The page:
Reviews | A divided Thai house


Mr Prem resigned in 1988, largely due to infighting within his government, but he remained influential behind the scenes. In particular, he would have advised Bhumibol during the turbulent period of 1991-92. After General Suchinda Kraprayoon, a member of the then ruling junta, reneged on his promise not to become prime minister, there were pro-democracy protests and then the army killed protesters. Bhumibol intervened, calling for a truce while keeping his distance from the military, and established a reputation as a stabilizing force and neutrality. In 1998, Bhumibol appointed Mr. Prem to chair the Privy Council, an advisory body that protects the interests of the monarchy and propagates its views. At this time, unelected institutions like the Privy Council and the courts were increasingly influencing Thai politics.

The power of Mr. Prem and his supporters in the network monarchy continued to grow until 2001. In that year, telecommunications mogul Thaksin Shinawatra won the election by a crushing, thanks to a populist platform. promising to reduce rural poverty. Tensions between elected and unelected institutions turned into open conflict, as Mr Thaksin threatened to reshape the political landscape and challenge the dominance of the monarchy and the military. He was ousted in 2006 in a coup widely believed to have been orchestrated by Mr. Prem. (He denied it.)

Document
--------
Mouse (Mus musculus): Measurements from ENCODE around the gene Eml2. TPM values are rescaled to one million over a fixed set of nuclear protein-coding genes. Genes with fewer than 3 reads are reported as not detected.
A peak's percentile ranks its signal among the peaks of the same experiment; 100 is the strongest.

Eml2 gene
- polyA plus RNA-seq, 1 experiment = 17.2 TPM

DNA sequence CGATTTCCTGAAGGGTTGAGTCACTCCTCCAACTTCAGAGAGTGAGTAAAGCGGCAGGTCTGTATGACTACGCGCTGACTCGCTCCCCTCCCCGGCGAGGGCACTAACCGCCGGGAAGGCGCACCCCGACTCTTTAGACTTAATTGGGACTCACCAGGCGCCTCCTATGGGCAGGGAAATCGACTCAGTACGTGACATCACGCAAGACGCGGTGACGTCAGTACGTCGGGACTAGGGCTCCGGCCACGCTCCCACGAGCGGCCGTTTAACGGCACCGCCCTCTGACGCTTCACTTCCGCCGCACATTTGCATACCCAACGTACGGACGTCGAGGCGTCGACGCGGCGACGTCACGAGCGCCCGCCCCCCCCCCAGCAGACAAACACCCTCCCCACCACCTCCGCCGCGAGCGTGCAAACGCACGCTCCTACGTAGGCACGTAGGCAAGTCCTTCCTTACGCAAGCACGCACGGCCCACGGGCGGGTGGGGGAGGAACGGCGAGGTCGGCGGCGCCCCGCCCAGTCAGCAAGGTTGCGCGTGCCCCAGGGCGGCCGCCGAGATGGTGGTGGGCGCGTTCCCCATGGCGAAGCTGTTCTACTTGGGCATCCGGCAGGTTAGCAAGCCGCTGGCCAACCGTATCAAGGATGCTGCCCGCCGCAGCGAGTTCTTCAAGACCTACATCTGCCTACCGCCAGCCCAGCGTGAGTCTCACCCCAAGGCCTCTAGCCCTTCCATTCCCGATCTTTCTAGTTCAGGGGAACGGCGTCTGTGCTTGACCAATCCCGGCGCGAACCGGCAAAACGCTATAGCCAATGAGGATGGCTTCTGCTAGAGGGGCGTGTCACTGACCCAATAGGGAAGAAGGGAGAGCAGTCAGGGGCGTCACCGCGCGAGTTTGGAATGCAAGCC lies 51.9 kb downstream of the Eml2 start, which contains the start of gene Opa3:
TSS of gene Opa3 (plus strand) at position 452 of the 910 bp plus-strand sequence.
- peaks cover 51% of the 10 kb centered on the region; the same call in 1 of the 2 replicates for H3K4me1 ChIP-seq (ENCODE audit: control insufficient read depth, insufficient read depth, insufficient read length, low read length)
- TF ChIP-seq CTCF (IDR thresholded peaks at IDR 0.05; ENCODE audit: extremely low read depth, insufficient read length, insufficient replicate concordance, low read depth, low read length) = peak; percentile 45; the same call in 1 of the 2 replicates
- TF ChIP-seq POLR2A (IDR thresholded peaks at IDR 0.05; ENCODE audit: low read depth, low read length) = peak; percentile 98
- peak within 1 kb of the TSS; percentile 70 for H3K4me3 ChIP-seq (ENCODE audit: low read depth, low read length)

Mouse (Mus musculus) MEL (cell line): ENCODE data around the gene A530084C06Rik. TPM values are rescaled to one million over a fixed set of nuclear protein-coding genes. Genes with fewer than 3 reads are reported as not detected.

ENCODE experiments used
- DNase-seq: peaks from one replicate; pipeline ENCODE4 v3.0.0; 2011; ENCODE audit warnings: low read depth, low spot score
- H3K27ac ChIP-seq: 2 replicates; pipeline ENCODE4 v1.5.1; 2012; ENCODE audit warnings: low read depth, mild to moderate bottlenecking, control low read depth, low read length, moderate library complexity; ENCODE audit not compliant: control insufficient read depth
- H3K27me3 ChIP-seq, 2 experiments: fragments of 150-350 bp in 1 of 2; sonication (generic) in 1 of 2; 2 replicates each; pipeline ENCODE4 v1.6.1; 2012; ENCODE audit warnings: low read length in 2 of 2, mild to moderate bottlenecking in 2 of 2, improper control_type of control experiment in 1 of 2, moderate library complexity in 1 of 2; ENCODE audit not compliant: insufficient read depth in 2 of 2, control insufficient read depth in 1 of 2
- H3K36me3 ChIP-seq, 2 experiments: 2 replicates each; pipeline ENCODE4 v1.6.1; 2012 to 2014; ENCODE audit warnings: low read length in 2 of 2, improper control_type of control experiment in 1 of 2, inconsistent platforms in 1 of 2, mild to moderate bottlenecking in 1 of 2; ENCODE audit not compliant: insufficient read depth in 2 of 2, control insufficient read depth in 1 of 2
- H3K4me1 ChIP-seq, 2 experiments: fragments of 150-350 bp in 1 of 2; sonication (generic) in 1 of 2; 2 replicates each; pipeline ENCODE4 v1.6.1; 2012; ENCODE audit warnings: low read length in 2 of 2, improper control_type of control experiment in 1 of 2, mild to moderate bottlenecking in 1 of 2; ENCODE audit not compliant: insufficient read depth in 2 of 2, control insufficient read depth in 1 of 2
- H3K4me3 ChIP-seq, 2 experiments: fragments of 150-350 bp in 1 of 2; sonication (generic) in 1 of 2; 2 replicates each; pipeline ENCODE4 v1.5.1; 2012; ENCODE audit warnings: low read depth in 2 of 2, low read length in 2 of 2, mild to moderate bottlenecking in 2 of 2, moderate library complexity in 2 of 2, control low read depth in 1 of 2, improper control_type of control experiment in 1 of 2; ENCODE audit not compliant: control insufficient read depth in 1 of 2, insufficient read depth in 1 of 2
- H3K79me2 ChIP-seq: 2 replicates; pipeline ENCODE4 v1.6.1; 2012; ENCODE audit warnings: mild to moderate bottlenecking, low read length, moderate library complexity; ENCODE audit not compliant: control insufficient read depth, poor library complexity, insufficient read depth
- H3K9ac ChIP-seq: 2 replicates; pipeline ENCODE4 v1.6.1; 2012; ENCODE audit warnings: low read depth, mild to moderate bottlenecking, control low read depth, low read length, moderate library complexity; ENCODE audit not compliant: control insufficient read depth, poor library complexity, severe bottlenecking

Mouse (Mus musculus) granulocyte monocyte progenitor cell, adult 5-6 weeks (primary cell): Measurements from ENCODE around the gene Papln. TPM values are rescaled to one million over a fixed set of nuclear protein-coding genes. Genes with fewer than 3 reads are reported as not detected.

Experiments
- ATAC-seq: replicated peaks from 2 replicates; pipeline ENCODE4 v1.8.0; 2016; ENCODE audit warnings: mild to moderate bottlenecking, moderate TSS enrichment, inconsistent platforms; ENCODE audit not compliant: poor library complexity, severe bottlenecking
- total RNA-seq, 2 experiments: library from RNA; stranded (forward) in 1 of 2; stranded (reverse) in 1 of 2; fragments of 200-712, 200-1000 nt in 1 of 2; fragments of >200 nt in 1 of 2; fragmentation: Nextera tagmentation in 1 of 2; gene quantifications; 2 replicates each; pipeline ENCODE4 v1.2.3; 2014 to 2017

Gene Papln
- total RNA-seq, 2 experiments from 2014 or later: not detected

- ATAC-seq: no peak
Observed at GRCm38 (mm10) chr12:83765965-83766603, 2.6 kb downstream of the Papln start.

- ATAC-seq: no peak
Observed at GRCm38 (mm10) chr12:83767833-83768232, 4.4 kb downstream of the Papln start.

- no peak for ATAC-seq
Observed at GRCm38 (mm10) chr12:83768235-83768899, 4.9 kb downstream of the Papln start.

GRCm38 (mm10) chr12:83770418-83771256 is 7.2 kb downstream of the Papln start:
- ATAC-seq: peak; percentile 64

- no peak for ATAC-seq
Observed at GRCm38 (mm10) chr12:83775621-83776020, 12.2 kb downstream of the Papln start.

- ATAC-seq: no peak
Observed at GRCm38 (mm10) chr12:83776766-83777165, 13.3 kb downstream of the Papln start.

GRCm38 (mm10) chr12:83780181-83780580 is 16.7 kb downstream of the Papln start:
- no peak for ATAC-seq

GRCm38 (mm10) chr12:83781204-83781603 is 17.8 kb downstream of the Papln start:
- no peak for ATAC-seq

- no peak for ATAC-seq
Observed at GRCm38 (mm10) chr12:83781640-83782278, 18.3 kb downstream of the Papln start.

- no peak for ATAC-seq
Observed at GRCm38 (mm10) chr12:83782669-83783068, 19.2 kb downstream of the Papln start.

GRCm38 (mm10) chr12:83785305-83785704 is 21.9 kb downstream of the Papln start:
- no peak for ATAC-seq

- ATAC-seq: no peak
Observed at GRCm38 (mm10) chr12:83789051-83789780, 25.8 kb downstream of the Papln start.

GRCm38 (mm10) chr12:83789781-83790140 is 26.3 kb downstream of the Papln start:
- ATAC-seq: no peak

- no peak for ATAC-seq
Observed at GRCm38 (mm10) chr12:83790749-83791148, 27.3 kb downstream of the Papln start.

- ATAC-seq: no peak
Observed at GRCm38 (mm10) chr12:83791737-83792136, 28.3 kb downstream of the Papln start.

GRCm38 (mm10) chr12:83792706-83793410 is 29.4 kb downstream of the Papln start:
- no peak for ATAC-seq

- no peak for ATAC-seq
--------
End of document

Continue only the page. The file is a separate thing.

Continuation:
Thaksin was not the only loser, however. Soon the Prem faction found itself weakened by the emergence of an anti-coup movement, the so-called Red Shirts, as well as anti-monarchist sentiment, which grew as Bhumibol’s health deteriorated. Queen Sirikit, meanwhile, was becoming more active politically, in part to compensate for Bhumibol’s declining authority.

Sirikit’s position has been strengthened in recent years with the promotion of men from the Queen’s Guard to key positions in the military. General Prayuth was deputy chief of the army in May 2010 when the army cracked down on protesters in red shirts in Bangkok’s business district; a few months later, he became head of the army. Most of the leaders of the 2014 coup are members of the Queen’s Guard.

Although Sirikit suffered a severe stroke in 2012, his followers remain powerful and now appear poised to influence the royal succession. Prayuth’s government apparently backs Crown Prince Maha Vajiralongkorn, whom Bhumibol designated as his heir apparent in 1972. Vajiralongkorn, for his part, appears to have backed General Prayuth’s coup – by chairing, for example, the inaugural session of the National Legislative Assembly in August 2014.

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